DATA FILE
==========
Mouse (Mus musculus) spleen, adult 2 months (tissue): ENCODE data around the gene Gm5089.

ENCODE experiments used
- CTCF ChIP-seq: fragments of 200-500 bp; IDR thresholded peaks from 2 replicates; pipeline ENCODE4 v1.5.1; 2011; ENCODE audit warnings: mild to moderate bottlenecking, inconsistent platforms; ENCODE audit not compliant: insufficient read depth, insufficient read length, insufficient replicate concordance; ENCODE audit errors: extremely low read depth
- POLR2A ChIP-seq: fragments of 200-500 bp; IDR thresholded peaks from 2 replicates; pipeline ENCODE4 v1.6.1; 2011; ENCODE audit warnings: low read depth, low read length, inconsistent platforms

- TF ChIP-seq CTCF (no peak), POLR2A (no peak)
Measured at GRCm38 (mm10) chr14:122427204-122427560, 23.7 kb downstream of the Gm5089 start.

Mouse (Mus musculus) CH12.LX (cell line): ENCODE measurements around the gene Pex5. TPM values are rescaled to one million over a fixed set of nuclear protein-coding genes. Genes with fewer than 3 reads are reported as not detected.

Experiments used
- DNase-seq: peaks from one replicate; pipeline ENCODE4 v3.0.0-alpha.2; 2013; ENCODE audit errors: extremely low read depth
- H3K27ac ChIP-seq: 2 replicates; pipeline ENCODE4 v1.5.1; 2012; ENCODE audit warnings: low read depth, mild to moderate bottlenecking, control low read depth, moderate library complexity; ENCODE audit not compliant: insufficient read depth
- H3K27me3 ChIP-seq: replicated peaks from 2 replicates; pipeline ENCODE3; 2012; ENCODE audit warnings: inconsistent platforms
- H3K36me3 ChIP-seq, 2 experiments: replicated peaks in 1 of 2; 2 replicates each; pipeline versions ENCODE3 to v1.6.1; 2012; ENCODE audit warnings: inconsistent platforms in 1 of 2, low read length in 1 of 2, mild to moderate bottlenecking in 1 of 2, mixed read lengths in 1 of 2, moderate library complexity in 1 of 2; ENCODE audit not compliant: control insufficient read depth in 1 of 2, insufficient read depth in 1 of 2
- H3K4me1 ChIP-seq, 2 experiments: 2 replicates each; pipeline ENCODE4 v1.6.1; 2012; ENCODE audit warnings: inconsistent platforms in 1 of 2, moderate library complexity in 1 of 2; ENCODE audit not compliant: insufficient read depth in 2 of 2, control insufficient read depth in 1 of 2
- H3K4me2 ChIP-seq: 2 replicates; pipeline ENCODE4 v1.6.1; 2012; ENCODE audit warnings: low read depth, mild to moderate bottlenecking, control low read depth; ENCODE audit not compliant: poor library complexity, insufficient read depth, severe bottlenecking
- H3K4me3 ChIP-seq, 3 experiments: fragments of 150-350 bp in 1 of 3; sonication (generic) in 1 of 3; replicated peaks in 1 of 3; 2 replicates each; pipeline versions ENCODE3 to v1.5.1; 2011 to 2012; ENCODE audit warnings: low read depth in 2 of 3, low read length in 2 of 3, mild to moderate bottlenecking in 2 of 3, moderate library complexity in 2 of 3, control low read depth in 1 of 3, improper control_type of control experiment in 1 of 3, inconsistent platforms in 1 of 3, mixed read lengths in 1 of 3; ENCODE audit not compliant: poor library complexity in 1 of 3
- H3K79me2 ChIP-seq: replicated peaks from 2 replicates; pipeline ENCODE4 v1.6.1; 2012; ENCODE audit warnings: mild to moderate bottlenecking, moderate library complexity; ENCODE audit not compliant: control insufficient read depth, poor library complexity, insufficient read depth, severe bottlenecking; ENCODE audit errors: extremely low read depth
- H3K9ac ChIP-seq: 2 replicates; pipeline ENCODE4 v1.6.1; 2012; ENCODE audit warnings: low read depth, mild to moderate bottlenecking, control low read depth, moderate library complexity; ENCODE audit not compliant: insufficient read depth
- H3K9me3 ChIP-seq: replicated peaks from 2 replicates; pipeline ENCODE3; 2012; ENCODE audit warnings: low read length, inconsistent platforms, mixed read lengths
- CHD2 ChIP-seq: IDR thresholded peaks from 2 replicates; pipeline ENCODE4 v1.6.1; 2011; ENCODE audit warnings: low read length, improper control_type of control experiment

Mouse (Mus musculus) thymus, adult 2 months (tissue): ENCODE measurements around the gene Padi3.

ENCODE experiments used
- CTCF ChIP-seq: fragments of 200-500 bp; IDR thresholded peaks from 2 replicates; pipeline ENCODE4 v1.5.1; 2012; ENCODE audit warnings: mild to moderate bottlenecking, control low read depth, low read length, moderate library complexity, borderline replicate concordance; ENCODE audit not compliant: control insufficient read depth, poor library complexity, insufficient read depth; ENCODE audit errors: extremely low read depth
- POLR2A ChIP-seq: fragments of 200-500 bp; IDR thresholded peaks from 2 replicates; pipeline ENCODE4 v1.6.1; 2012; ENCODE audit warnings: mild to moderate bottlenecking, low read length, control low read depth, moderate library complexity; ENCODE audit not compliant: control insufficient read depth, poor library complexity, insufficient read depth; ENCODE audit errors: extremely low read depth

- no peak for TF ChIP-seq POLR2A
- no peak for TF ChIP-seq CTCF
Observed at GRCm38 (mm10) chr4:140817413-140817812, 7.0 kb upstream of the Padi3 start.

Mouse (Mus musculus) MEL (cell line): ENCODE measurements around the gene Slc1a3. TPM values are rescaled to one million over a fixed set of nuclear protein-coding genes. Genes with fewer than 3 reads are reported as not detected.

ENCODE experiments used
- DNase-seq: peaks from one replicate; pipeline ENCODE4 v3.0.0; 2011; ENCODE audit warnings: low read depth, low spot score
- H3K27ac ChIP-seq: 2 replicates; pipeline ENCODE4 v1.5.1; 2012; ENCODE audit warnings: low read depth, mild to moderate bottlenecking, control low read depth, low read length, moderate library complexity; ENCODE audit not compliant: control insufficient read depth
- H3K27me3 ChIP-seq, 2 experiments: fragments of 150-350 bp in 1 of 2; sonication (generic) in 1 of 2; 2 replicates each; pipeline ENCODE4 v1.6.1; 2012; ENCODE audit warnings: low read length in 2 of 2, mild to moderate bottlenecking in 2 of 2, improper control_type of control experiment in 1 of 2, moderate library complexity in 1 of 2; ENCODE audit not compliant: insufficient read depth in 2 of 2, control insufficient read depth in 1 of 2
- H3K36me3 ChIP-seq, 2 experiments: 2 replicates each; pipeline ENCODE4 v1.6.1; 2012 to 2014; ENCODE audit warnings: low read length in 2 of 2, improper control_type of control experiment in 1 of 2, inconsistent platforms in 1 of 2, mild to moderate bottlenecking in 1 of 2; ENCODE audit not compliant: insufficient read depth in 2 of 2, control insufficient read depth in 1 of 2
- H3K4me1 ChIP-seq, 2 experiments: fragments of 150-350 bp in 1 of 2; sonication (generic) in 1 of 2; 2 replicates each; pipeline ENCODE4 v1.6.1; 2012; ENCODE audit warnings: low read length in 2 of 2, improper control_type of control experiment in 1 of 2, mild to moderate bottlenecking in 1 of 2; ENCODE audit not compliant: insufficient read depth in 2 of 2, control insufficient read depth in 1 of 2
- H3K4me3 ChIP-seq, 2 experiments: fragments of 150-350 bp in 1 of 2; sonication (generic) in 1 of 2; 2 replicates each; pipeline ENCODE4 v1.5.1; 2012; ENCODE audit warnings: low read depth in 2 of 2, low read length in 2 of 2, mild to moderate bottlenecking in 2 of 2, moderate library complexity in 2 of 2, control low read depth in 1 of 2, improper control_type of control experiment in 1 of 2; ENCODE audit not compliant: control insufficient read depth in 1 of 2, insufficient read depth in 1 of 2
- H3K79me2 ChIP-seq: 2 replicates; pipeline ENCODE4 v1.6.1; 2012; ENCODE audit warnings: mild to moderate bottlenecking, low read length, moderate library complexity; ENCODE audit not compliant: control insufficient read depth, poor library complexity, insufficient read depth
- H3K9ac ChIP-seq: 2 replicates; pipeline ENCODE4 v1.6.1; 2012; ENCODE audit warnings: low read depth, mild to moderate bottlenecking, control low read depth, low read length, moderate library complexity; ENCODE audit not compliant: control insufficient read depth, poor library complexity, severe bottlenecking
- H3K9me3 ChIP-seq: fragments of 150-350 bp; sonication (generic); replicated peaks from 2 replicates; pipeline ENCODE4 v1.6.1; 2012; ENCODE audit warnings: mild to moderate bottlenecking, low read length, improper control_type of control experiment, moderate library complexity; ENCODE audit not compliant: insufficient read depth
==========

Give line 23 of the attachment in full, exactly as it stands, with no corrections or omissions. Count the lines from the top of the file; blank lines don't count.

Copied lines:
- POLR2A ChIP-seq: fragments of 200-500 bp; IDR thresholded peaks from 2 replicates; pipeline ENCODE4 v1.6.1; 2012; ENCODE audit warnings: mild to moderate bottlenecking, low read length, control low read depth, moderate library complexity; ENCODE audit not compliant: control insufficient read depth, poor library complexity, insufficient read depth; ENCODE audit errors: extremely low read depth